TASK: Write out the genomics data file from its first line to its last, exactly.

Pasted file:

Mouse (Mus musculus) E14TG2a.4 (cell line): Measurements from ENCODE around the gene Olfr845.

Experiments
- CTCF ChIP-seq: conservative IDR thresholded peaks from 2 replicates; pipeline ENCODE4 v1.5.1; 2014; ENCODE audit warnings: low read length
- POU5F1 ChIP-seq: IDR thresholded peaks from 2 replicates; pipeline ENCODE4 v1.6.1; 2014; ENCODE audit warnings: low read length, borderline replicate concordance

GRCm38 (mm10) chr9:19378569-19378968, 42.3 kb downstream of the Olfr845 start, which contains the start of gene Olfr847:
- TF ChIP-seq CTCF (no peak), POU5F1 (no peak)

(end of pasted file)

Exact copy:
Mouse (Mus musculus) E14TG2a.4 (cell line): Measurements from ENCODE around the gene Olfr845.

Experiments
- CTCF ChIP-seq: conservative IDR thresholded peaks from 2 replicates; pipeline ENCODE4 v1.5.1; 2014; ENCODE audit warnings: low read length
- POU5F1 ChIP-seq: IDR thresholded peaks from 2 replicates; pipeline ENCODE4 v1.6.1; 2014; ENCODE audit warnings: low read length, borderline replicate concordance

GRCm38 (mm10) chr9:19378569-19378968, 42.3 kb downstream of the Olfr845 start, which contains the start of gene Olfr847:
- TF ChIP-seq CTCF (no peak), POU5F1 (no peak)